Emerging market equities are expected to show the heftiest returns in 2019, underpinned by a stronger economic background, said William Yun, executive vice-president at Franklin Templeton Multi-Asset Solutions, at an event in Toronto on Tuesday.
While the asset class is still muted compared to returns 20 years ago, the investment firm is working with the forward-looking outlook that emerging market equities will see a 7.2 per cent return, in an annualized seven-year perspective.
Emerging market economies’ GDPs are growing at a steady clip, especially relative to more developed countries, said Yun. Consumption from the rising middle class is pushing that growth, resulting in emerging markets comprising a larger portion of global GDP.
Read: Could climate change turn Canada’s Arctic into an emerging market?
“A growing middle class benefits many industries,” said Yun. “In India, for example, the middle class is expected to double in size from 250 million or so to over 550 million in the next 10 years, according to some local experts. And this benefits consumer discretionary, consumer staple, technology and even our business of investment management.”
Other economic indicators are more healthy for less developed markets, he added, referring to debt issuances in China and India demonstrating that those markets are becoming more independent. Both corporate and sovereign issuances are on the rise and, notably, they’re more likely to be in domestic currencies than ever before, showing less dependence on the U.S. dollar. Overall, the accompanying improvement in credit quality demonstrates these economies are becoming more stable and more attractive spaces for investment, said Yun.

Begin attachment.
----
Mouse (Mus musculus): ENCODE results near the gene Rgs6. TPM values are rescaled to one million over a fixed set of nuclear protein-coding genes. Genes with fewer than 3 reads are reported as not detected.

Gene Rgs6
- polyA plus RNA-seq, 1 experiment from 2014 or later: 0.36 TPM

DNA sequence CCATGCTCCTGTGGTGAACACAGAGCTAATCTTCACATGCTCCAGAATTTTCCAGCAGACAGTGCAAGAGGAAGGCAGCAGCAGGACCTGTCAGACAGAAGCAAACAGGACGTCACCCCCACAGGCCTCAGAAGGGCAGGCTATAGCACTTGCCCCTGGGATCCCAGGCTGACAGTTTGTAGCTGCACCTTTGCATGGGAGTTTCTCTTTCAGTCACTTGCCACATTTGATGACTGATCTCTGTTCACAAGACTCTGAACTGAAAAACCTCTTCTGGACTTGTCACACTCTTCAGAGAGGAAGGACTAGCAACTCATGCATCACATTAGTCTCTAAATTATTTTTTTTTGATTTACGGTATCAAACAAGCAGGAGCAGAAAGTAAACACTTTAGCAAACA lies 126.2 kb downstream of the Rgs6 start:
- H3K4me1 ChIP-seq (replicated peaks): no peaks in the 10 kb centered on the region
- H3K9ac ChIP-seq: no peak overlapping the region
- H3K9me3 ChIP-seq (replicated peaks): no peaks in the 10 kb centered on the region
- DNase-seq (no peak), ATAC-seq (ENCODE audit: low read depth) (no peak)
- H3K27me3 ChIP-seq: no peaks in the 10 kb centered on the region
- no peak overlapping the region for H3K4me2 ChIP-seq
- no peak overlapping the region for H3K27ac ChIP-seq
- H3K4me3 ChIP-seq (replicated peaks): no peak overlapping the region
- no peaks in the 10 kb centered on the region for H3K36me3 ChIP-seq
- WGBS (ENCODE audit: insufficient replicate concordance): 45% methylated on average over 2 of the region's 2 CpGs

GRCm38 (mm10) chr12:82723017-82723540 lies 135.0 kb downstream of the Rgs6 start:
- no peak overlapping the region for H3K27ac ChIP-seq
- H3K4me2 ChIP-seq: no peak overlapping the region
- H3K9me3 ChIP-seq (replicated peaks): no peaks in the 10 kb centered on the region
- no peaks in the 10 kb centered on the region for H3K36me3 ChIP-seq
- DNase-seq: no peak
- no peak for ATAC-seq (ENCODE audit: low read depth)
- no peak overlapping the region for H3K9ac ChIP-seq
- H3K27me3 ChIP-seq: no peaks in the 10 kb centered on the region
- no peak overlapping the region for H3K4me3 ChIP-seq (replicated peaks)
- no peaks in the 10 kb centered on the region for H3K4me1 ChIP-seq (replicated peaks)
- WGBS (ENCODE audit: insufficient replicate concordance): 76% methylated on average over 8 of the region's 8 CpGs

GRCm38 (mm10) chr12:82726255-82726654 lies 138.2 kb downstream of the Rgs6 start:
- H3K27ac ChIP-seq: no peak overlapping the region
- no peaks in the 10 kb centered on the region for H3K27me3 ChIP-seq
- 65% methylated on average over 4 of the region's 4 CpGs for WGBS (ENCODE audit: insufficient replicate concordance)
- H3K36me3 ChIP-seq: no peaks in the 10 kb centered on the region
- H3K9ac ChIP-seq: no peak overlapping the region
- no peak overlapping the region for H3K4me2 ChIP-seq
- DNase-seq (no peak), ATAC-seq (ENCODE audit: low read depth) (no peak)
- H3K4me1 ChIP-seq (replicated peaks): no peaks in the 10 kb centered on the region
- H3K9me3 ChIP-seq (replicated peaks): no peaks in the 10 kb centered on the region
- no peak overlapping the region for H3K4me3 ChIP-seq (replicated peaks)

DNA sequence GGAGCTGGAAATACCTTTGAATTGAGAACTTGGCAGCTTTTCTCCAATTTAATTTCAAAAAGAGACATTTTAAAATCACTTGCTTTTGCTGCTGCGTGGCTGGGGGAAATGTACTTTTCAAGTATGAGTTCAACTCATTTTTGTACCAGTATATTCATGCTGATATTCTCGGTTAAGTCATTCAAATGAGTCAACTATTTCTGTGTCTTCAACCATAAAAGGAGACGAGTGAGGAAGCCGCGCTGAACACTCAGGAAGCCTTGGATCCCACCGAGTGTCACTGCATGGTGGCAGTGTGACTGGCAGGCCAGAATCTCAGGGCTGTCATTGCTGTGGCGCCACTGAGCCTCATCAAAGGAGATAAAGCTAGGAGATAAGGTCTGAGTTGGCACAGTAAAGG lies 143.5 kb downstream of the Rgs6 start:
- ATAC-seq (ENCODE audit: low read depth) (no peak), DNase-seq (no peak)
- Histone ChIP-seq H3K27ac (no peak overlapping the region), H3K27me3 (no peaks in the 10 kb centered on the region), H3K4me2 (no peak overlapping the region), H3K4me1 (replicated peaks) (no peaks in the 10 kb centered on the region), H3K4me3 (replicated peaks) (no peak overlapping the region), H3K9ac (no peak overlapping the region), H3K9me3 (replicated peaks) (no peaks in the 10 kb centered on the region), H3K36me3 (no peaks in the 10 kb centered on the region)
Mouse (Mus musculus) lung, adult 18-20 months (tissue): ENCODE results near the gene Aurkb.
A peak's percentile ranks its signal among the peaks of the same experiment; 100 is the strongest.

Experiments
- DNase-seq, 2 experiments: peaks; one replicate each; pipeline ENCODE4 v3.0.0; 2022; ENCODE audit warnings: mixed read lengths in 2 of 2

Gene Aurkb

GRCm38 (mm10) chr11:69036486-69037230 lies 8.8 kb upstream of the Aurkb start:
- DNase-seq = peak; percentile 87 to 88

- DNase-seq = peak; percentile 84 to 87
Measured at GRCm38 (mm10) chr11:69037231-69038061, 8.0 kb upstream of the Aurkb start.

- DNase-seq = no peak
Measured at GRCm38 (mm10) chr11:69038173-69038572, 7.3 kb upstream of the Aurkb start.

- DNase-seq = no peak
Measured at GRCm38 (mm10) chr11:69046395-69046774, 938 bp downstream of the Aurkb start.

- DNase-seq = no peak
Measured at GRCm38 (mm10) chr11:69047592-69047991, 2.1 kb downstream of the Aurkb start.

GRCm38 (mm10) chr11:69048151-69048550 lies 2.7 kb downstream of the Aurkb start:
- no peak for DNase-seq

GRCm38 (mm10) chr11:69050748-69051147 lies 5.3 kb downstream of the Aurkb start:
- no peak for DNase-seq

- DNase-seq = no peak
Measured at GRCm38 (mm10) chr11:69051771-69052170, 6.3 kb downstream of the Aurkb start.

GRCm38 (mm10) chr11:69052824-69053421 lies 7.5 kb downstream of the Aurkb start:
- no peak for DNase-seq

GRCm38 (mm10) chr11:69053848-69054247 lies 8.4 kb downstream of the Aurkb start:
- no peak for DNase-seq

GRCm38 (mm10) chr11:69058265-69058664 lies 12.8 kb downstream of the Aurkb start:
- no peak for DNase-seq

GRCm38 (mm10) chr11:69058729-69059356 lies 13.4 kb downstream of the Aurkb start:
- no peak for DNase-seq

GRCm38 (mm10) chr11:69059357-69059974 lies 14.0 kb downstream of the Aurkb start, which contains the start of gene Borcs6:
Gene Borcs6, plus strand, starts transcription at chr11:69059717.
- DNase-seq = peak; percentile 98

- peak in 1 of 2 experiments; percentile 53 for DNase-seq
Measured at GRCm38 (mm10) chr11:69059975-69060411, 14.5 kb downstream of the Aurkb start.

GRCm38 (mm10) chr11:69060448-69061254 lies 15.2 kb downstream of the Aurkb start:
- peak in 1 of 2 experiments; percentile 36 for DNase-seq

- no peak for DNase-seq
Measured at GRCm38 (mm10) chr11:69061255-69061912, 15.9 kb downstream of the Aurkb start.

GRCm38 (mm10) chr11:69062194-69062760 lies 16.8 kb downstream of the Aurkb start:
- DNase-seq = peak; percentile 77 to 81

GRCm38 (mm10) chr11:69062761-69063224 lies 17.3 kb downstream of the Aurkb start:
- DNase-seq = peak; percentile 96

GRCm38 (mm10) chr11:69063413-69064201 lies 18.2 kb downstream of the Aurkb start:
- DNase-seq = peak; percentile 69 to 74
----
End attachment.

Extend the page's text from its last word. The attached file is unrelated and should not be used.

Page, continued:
As well, emerging markets are growing their currency reserves, which is another indicator of greater overall economic stability, according to Yun. “[They have] much more stable balance sheets, which we believe will lead to more sustainable growth.”
This also means these countries will be able to rely less on trade with more developed economies in the future, he added, noting China, rather than the U.S. — which dominated a decade ago — is taking in huge portions of exports from other emerging market companies.
Read: Revisiting the case for investing in emerging market equities